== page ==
Have you noticed that, whenever you visit an attraction of any kind, the sign labelled EXIT almost invariably directs you through the gift shop? Not a great problem for me, but, can you imagine walking through it with a kid or three in tow?
Why do we call it an ‘exit’ anyway? It was originally just a stage direction; Latin for ‘He (or she) leaves’. I suppose it first appeared in theatres and the like, and then sort of gradually came into use elsewhere … maybe because ‘Exit’ used less paint than ‘Way Out’?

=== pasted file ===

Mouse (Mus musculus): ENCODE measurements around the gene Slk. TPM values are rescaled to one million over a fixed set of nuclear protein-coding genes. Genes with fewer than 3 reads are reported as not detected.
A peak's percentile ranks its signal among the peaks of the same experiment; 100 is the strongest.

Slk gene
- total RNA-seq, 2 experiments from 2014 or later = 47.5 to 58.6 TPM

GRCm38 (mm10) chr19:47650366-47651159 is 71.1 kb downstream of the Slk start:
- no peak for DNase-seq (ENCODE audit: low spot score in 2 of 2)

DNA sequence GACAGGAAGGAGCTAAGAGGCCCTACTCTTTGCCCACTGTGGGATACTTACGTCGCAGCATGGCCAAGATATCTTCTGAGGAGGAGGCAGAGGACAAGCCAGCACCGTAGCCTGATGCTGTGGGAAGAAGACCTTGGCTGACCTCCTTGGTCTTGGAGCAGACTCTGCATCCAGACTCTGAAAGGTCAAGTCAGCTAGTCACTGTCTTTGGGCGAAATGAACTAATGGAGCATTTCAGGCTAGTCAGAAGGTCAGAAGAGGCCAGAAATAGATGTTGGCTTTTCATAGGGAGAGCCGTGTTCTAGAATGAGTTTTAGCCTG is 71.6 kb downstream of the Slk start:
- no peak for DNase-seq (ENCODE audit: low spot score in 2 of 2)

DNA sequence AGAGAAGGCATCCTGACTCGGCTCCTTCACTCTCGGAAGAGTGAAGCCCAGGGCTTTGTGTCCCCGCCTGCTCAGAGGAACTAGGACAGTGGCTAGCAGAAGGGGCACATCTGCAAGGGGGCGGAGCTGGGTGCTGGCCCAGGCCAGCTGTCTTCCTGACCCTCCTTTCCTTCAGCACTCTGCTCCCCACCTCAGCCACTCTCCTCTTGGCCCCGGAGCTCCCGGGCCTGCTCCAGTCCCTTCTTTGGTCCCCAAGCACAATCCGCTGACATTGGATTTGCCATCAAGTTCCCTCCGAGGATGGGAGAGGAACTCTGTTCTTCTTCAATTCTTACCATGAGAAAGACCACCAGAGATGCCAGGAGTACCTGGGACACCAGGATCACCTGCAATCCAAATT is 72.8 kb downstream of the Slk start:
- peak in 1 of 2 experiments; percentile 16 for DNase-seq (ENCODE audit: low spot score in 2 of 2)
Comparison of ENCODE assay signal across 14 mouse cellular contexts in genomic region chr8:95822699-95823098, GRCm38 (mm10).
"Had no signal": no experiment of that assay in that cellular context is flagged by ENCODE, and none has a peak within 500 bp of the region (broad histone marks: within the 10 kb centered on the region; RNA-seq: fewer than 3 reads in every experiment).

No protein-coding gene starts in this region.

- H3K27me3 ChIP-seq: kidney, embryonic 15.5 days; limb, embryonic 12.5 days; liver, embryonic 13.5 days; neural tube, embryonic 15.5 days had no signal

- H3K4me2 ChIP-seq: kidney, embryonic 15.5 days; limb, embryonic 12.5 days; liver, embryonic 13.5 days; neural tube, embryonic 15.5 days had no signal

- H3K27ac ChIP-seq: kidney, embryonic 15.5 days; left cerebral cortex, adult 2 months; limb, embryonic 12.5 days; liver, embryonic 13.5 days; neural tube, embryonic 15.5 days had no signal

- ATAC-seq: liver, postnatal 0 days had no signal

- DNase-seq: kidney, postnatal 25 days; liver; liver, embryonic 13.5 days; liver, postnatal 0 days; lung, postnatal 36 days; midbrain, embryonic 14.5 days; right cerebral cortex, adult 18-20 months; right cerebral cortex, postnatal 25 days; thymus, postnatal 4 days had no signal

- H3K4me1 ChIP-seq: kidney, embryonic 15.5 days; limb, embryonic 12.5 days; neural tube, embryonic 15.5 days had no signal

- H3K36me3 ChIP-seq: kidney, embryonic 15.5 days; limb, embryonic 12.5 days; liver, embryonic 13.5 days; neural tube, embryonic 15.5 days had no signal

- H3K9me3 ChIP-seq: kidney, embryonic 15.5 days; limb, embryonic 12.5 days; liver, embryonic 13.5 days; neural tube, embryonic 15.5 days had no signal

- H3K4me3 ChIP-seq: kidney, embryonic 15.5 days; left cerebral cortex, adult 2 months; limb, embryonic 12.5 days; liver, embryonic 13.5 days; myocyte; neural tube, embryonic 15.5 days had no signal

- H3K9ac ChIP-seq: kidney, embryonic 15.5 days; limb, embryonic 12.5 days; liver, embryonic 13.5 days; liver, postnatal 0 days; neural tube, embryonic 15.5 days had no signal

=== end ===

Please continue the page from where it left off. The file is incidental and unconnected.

Why, though, have a sign in Latin? So that people who don’t speak English know where the escape hatch is? I doubt it; other people have ‘salida’, ‘exodos’ and my favourite, which I really think we should adopt in this country … ‘sortie’
I recalled the story of the man who fell asleep on a German train. He woke, and asked the Englishman travelling with him what was the name of the last station they passed.
‘I saw the sign!’ was the reply ‘It was a place called Ausgang!’
This week’s contribution to the weekly ‘Travel Theme’ See more at https://wheresmybackpack.com/2016/06/25/travel-theme-exits/